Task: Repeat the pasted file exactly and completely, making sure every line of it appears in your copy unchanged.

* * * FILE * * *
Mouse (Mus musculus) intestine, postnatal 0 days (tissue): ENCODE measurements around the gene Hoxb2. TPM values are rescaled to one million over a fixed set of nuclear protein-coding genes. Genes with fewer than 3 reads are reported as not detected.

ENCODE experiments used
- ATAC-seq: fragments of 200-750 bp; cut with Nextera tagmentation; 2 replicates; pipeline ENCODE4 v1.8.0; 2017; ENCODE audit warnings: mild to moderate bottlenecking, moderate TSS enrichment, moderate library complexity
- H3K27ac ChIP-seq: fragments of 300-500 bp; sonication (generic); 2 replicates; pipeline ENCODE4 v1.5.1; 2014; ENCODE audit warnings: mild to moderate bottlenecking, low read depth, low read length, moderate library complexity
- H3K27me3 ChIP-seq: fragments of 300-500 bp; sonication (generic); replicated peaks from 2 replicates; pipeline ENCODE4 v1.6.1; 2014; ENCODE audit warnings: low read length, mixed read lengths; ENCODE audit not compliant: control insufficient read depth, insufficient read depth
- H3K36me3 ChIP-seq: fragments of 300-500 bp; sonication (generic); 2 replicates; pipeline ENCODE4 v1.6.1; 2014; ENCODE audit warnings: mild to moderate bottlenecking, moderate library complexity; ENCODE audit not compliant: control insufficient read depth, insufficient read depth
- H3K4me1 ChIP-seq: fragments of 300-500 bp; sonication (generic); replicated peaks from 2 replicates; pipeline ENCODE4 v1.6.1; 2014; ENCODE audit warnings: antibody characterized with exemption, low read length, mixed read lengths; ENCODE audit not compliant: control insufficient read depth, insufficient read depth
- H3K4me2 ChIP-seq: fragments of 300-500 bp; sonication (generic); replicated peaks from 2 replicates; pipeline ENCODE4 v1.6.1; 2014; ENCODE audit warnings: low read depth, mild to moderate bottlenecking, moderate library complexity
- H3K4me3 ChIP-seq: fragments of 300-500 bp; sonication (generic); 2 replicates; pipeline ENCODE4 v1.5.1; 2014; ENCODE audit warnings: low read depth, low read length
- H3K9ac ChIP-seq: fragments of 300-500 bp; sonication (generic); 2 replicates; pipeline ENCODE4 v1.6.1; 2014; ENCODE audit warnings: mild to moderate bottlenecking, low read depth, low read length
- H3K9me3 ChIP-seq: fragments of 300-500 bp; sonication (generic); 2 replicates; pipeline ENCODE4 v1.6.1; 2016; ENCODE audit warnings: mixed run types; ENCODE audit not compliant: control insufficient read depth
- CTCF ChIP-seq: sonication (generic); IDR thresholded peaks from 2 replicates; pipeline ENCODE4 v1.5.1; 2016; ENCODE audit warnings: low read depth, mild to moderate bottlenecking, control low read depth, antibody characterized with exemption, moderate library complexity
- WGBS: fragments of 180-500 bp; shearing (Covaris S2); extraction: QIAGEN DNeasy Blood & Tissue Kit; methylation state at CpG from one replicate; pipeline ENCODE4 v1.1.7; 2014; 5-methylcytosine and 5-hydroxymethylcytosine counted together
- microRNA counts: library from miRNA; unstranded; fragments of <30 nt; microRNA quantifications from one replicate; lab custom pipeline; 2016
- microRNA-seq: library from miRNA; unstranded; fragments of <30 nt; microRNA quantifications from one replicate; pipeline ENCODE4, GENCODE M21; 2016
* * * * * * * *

Mouse (Mus musculus) intestine, postnatal 0 days (tissue): ENCODE measurements around the gene Hoxb2. TPM values are rescaled to one million over a fixed set of nuclear protein-coding genes. Genes with fewer than 3 reads are reported as not detected.

ENCODE experiments used
- ATAC-seq: fragments of 200-750 bp; cut with Nextera tagmentation; 2 replicates; pipeline ENCODE4 v1.8.0; 2017; ENCODE audit warnings: mild to moderate bottlenecking, moderate TSS enrichment, moderate library complexity
- H3K27ac ChIP-seq: fragments of 300-500 bp; sonication (generic); 2 replicates; pipeline ENCODE4 v1.5.1; 2014; ENCODE audit warnings: mild to moderate bottlenecking, low read depth, low read length, moderate library complexity
- H3K27me3 ChIP-seq: fragments of 300-500 bp; sonication (generic); replicated peaks from 2 replicates; pipeline ENCODE4 v1.6.1; 2014; ENCODE audit warnings: low read length, mixed read lengths; ENCODE audit not compliant: control insufficient read depth, insufficient read depth
- H3K36me3 ChIP-seq: fragments of 300-500 bp; sonication (generic); 2 replicates; pipeline ENCODE4 v1.6.1; 2014; ENCODE audit warnings: mild to moderate bottlenecking, moderate library complexity; ENCODE audit not compliant: control insufficient read depth, insufficient read depth
- H3K4me1 ChIP-seq: fragments of 300-500 bp; sonication (generic); replicated peaks from 2 replicates; pipeline ENCODE4 v1.6.1; 2014; ENCODE audit warnings: antibody characterized with exemption, low read length, mixed read lengths; ENCODE audit not compliant: control insufficient read depth, insufficient read depth
- H3K4me2 ChIP-seq: fragments of 300-500 bp; sonication (generic); replicated peaks from 2 replicates; pipeline ENCODE4 v1.6.1; 2014; ENCODE audit warnings: low read depth, mild to moderate bottlenecking, moderate library complexity
- H3K4me3 ChIP-seq: fragments of 300-500 bp; sonication (generic); 2 replicates; pipeline ENCODE4 v1.5.1; 2014; ENCODE audit warnings: low read depth, low read length
- H3K9ac ChIP-seq: fragments of 300-500 bp; sonication (generic); 2 replicates; pipeline ENCODE4 v1.6.1; 2014; ENCODE audit warnings: mild to moderate bottlenecking, low read depth, low read length
- H3K9me3 ChIP-seq: fragments of 300-500 bp; sonication (generic); 2 replicates; pipeline ENCODE4 v1.6.1; 2016; ENCODE audit warnings: mixed run types; ENCODE audit not compliant: control insufficient read depth
- CTCF ChIP-seq: sonication (generic); IDR thresholded peaks from 2 replicates; pipeline ENCODE4 v1.5.1; 2016; ENCODE audit warnings: low read depth, mild to moderate bottlenecking, control low read depth, antibody characterized with exemption, moderate library complexity
- WGBS: fragments of 180-500 bp; shearing (Covaris S2); extraction: QIAGEN DNeasy Blood & Tissue Kit; methylation state at CpG from one replicate; pipeline ENCODE4 v1.1.7; 2014; 5-methylcytosine and 5-hydroxymethylcytosine counted together
- microRNA counts: library from miRNA; unstranded; fragments of <30 nt; microRNA quantifications from one replicate; lab custom pipeline; 2016
- microRNA-seq: library from miRNA; unstranded; fragments of <30 nt; microRNA quantifications from one replicate; pipeline ENCODE4, GENCODE M21; 2016